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Putting Science Into Practice

Mary Sanders, MS, (center) shares how to glean professional riches and stay renewed.

1997 IDEA Fitness Instructor of the Year co-winner Mary Sanders, MS, has earned a reputation for her ability to take scientific principles and apply them to real life. Sanders conducts research in exercise physiology and educational leadership, trains instructors worldwide and is a respected international presenter and author. Her dedication to helping others and developing top-notch continuing education inspires other fitness professionals to step outside their comfort zones.

From the “outside in”:

  • Be a sponge. Read and absorb multiple sources (Internet, television, radio, etc.) as much as possible. Attend a state legislative meeting on education to discover the priorities in your region, and think about how you might develop physical activity programs to target health in schools.
  • Always be a student. Attend conferences, workshops and classes and ask questions!
  • Immerse yourself in all kinds of new activities.

From the “inside out”:

  • Listen carefully to people. Observe and network. Stay attentive to what goes on around you, notice how it relates to your work—and then apply it. Watch Oprah occasionally to learn your students’ perspectives and develop commonalities.
  • Create ideas and then take action. Identify a problem or question and seek ways to solve it.
  • Develop a workshop on the edge of your circle of expertise. Stretch yourself by expanding your current knowledge and learning something new.
  • Be responsible by using the most accurate and reliable information available and citing your sources. Take active responsibility by sharing the information with others. Learn more by teaching workshops or writing articles (for the local paper or professional publications).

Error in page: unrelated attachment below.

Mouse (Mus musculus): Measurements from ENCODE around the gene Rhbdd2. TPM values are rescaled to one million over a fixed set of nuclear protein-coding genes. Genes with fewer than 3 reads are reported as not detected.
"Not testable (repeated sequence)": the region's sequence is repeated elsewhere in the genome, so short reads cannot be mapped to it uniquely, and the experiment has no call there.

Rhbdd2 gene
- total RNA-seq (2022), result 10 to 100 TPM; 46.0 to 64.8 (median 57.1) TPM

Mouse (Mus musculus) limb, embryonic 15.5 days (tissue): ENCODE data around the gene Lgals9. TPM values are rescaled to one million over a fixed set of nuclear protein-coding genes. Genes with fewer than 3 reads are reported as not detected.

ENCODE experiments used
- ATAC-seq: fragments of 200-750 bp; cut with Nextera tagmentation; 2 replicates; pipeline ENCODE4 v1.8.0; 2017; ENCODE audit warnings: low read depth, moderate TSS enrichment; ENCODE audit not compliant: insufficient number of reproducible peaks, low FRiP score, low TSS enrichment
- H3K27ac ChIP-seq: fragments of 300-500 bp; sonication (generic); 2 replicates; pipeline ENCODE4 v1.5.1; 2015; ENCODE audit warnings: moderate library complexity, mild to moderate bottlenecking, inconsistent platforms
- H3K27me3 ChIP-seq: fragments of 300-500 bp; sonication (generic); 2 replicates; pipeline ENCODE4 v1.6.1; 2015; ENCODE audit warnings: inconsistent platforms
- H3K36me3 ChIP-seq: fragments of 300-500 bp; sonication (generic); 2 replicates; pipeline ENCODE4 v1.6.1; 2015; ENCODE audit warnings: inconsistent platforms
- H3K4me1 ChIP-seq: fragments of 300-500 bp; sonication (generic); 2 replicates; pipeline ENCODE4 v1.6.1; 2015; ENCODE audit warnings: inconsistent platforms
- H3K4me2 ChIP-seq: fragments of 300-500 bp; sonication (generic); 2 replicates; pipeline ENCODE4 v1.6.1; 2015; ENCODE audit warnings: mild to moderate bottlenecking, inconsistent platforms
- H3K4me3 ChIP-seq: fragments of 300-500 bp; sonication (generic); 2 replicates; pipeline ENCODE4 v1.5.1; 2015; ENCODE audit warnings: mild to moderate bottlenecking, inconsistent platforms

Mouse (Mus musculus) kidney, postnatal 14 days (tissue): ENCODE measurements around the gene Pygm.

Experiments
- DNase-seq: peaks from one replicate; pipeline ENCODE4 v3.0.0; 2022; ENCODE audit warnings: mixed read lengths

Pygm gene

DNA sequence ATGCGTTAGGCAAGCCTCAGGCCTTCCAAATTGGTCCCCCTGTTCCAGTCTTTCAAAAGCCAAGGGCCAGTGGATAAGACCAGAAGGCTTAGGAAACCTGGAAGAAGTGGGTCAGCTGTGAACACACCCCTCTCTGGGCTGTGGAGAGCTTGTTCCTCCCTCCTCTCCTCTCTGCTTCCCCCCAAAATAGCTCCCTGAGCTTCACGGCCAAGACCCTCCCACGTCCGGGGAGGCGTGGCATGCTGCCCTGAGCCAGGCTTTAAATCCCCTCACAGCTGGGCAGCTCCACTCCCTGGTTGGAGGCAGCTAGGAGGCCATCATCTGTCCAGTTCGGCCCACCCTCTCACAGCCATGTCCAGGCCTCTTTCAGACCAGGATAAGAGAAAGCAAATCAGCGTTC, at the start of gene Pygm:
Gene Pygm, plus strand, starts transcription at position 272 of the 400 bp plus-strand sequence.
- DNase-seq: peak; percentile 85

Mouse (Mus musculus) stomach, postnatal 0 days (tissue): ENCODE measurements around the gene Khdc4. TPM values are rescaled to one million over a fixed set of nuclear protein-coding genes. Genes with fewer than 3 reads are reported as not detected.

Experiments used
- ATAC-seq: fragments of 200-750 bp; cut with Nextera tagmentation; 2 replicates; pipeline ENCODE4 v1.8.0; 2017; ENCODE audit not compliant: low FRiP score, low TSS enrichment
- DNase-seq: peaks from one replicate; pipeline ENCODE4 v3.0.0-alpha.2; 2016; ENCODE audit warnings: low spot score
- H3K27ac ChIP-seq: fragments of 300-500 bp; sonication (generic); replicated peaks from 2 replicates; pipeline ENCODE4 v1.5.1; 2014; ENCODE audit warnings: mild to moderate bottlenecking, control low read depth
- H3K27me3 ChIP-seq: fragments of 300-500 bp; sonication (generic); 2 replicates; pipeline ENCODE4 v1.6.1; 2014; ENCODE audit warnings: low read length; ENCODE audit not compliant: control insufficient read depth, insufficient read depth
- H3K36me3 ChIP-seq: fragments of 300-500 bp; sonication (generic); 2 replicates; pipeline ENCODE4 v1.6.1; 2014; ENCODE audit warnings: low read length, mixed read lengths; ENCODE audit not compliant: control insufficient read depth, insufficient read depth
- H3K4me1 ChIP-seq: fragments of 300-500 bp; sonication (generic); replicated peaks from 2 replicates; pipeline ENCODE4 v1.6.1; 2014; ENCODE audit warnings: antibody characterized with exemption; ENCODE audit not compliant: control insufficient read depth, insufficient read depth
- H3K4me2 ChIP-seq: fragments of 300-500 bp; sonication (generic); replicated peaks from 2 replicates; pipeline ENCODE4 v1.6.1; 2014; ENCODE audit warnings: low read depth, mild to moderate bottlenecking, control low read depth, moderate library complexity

I do Internet searches through sources like Medline and various newspapers, write (papers, articles, newsletters for students), listen to news items, and discuss and interpret studies for students. I enjoy putting science into practice—finding real-life applications. I rely on peer-reviewed publications and sources to ensure the highest degree of accuracy. So much information is available. If people don’t understand how to access the most reliable and valid sources, they can be fooled. Therefore, I seek information from the best scientific sources.

I use “responsive teaching methods.”

You must first understand students’ needs, challenges and training objectives and then teach responsively using a coach approach.

Here is my leadership progression for each exercise in a group class:


  • exercise objective/purpose linked to real life (e.g., “We are strengthening the lower body so you can go up and down stairs more easily”)
  • proper stabilization/body alignment
  • basic move or exercise
  • progression methods to increase or decrease intensity


  • Let participants take charge.
  • Provide feedback on movement patterns, body mechanics, proper breathing, feelings of overload (e.g., “You should be working hard enough so that you can keep up this pace for only 30 seconds”).
  • Check and correct as needed, either individually or as a group, so everyone learns to improve and has the chance to share the work of others (e.g., “Let’s all work the elbows in extension with the elbows held tight to the waist. Now, let’s correct the position so the elbows are about a fist distance from the waist and we are moving our arms in a more neutral and comfortable position”).